The people of Mali inflict a defeat on French imperialism

Recent protests in Mali / Yarga Idrissa

By Najete Michell and Paul Taylor

On 18 February, at the AU-EU summit in Brussels, President Macron ended his Operation Barkhane in Mali and announced the withdrawal of French troops.

The withdrawal is a defeat for French imperialism’s attempt to use Mali as a base to establish itself in the Sahel region [See map below] and exploit its mineral resources.

The clash between Mali and France reached a climax in October 2021 when Macron categorically opposed the Malian government receiving Russian assistance in the fight against terrorism. France had totally failed to defeat terrorism in nine years of military presence in Mali.

Unexpectedly for France, the Malian authorities did not comply with Macron’s demand.

Enormous demonstrations in Mali showed mass support for the government.

Mali has asserted its sovereignty. The time when France could arrogantly make decisions for Mali is over.

Recent French interference

On 18 August 2020, a military coup in Mali forced the then president Ibrahim Boubacar Keita [IBK] to resign.

In the months leading to the coup, massive demonstrations called on IBK to leave. The Malian people demanded action to end the economic crisis, the endless terrorist killings of civilians, and the corruption at the top of the Malian state. These mass mobilisations pushed a group of five colonels to overthrow the corrupt ruling circles empowered by France since 2013.

The Economic Community of West African States [ECOWAS], an organisation of ex-French colonies in West Africa, reluctantly accepted this new government, providing it would organise elections to choose a civilian government 18 months later [28 February 2022].

In May 2021, in the wake of mass anti-government protests, there was a reshuffle in the transitional government, which Macron called ‘a coup within the coup’. It saw the removal of Bah N’daw and his prime minister who were following the Paris agenda.

Subsequently, France and its allies became more vocal against the transitional government. They wanted elections to take place to aid the replacement of the military government with a pro-French civilian one that would not deal with Russia.

France’s hypocritical rhetoric about the return to democracy (given its support to dictatorships) and the illegitimacy of the transitional government provoked an outcry in Mali leading to increased anti-French sentiment in the population.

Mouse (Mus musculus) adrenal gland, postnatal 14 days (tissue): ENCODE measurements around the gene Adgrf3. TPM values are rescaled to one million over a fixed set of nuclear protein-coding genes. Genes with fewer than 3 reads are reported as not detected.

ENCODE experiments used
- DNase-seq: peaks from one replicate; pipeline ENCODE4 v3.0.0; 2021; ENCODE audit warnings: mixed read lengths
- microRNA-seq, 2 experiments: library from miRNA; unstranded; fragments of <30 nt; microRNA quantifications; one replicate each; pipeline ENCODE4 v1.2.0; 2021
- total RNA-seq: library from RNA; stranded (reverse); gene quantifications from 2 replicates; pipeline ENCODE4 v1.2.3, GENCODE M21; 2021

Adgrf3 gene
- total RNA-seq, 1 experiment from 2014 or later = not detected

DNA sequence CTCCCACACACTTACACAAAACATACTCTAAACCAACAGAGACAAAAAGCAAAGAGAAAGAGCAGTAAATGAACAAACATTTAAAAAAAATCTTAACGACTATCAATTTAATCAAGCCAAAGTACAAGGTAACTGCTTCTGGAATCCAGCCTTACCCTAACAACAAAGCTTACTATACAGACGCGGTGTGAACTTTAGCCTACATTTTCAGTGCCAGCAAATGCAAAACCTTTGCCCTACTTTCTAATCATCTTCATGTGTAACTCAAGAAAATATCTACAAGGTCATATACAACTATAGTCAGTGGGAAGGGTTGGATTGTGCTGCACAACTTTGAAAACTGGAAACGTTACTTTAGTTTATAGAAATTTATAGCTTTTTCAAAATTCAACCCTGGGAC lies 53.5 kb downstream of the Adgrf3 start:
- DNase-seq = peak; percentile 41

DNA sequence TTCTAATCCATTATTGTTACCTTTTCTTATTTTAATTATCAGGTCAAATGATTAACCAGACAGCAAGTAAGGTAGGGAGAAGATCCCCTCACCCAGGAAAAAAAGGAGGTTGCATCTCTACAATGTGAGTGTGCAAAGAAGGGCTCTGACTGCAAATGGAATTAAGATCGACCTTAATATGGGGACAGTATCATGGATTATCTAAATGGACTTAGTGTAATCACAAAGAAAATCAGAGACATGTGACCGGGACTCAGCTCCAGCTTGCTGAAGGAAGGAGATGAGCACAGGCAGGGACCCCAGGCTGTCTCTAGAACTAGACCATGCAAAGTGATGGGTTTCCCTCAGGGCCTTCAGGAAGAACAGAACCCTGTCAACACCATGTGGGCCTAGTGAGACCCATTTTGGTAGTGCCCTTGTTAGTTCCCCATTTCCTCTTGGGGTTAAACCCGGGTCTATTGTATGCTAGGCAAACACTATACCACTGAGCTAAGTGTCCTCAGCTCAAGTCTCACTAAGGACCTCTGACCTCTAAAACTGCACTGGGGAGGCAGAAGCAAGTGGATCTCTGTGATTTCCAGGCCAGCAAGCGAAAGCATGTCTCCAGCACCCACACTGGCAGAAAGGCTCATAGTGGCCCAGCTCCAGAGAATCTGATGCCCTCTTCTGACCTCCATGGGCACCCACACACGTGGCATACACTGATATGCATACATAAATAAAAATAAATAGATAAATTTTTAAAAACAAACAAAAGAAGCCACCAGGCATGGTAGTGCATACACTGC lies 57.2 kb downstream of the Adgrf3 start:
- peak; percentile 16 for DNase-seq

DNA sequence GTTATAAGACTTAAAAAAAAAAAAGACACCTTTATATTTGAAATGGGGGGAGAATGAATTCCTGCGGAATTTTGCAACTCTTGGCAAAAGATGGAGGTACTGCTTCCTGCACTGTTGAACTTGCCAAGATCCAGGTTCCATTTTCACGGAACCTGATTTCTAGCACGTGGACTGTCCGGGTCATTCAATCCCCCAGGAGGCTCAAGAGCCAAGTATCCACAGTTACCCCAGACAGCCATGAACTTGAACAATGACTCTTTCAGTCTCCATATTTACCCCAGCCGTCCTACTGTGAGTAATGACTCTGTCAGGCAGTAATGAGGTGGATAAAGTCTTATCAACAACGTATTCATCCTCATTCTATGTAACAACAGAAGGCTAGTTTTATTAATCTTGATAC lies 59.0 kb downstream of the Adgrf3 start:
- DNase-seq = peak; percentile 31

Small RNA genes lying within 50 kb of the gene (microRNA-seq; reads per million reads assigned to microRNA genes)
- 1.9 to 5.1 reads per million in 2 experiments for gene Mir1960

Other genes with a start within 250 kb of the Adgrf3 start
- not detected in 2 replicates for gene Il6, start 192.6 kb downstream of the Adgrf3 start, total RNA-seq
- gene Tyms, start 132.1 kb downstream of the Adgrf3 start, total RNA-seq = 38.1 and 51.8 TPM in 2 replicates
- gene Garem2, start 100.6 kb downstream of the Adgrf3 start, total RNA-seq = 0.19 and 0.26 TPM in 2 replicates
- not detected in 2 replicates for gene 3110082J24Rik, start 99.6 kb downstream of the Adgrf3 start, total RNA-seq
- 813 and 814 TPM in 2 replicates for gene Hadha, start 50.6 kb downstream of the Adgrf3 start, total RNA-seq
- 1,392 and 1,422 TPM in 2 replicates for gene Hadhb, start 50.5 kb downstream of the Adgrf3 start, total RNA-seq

The people of Mali resist

In December 2021, the transitional government organised Les Assises Nationales de la Refondation.

There were local discussions in ‘Circles’ all over Mali for one month, except in the war regions. These meetings involved 51 ‘Circles’ out of 60, representing 725 of the 749 communes. This process culminated in a national gathering where all of the propositions and grievances were discussed.

It was evident that the deadline of 28 February for new national elections was unachievable due to the widespread disruption caused by terrorism.

The national consultation agreed that elections would take place within six months to five years, depending on the progress towards national stability.

French imperialism only heard the ‘five years’ and denounced the government of Mali as a junta. As a result, ECOWAS [Economic Community of West African States], under French pressure, decided on a set of stringent economic sanctions and an embargo that threatened the starvation of more people in Mali.

Immediately, there was a massive demonstration of the Malian people supporting the military government and against ECOWAS, which is seen as a puppet of France. On 31 January, the French ambassador was expelled, marking a further step in separating Mali from its ex coloniser.

The motives of French imperialism

The backdrop to these events is the negative balance sheet of the French military intervention in Mali. 

French imperialism always portrayed its intervention as the best way to bring peace with the rebels and the ‘jihadists’ in the North of Mali.

But after nine years, it had become clear in the eyes of most Malians that what was at stake was not a ‘war on terror’, but French neo-colonial greed in the Sahel, which includes the north of Mali.

In Mali, many suspected that France was feeding the war to serve its own agenda instead of ending it.